Coming Home, poem by Teisha Twomey

I reach below the sink, com­pare
the proofs of the bot­tles beneath.

Eighty is best and I pour the glass
half full, watch­ing the diet Coke turn gold,

beau­ti­ful as amber. I climb the stairs
the way I am use to, as a child tip­toe­ing

to my bed­room. I do not wake the man
in the mas­ter bed­room, his hands grip­ping

the bruised arms of his woman. I sleep
above the shot­gun my moth­er had hid­den

below my mat­tress and for­got­ten about long ago.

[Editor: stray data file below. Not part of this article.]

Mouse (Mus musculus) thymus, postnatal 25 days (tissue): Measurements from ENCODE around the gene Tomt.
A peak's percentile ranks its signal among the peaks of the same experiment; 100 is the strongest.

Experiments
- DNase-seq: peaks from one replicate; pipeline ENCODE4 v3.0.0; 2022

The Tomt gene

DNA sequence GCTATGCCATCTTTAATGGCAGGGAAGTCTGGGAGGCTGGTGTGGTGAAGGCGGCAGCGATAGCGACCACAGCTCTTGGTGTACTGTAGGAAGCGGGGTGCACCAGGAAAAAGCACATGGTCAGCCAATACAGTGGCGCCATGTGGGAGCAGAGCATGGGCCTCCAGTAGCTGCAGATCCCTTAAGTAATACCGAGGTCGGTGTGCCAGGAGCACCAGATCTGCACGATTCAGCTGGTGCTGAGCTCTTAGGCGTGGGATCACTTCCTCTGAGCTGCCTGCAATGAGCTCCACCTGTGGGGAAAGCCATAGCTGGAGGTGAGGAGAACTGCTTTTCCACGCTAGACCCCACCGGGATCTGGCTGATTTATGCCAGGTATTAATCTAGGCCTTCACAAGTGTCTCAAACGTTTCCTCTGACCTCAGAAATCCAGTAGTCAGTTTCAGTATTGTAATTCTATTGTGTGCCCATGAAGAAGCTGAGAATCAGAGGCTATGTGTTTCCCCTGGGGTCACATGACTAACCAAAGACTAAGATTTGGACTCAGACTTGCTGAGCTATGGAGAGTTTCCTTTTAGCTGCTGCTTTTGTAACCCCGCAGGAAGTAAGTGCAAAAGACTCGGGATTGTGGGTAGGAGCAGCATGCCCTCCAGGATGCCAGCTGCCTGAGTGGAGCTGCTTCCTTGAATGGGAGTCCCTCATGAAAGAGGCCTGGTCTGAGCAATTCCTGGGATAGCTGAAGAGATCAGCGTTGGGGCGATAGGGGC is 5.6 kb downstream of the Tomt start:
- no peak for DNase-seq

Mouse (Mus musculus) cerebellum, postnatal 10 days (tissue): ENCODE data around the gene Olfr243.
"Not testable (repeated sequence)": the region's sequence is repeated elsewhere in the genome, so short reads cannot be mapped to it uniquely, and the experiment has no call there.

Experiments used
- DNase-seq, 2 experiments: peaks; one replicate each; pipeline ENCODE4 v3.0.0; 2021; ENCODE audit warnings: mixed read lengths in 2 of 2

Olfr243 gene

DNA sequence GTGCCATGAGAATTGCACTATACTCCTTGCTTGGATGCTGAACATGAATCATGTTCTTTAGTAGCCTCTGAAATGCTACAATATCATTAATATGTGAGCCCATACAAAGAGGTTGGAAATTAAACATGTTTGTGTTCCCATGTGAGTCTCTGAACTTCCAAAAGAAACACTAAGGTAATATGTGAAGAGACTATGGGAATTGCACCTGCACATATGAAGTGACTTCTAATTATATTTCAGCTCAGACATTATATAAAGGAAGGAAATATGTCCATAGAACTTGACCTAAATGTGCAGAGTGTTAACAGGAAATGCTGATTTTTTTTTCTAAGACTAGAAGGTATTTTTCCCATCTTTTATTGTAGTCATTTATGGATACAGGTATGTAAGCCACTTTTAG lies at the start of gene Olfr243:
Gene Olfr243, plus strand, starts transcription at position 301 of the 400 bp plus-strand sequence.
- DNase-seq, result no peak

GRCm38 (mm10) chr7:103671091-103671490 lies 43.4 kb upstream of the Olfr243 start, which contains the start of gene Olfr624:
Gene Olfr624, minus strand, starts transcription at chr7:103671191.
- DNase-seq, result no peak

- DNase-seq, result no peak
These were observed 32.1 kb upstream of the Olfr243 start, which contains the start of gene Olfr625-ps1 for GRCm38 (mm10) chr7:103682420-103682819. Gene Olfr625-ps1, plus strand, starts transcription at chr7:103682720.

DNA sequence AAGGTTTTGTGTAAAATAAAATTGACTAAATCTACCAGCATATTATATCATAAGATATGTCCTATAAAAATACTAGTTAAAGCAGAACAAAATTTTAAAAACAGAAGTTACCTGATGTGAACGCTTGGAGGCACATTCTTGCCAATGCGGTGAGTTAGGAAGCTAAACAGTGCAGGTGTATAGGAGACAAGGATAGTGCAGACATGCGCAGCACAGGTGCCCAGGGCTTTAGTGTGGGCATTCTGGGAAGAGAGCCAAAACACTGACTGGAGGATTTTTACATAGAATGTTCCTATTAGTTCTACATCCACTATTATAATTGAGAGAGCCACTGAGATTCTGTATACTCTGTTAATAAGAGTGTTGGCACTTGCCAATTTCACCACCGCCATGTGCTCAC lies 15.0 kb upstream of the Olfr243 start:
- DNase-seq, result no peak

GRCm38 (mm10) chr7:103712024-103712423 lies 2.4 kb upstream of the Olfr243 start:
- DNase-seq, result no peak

It waits there. No one sus­pects the room

with the uni­corn wall­pa­per. I am just vis­it­ing
tonight. I have this secret beneath the sur­face.

I try not to roll over. Some­thing might go off.
Teisha Twom­ey was raised in New Lebanon, NY. She grad­u­at­ed from MCLA in 2010. She is cur­rent­ly work­ing on her MFA in Poet­ry at Les­ley Uni­ver­si­ty in Cam­bridge, MA.

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4 Responses to Coming Home, poem by Teisha Twomey

  1. Mike Gromacki says:

    Ter­rif­ic! Always evokes fierce emo­tions.

  2. Michelle Lyle says:

    Gor­geous work.

  3. Jen Fitzgerald says:

    Haunt­ing poem, fab­u­lous poet.

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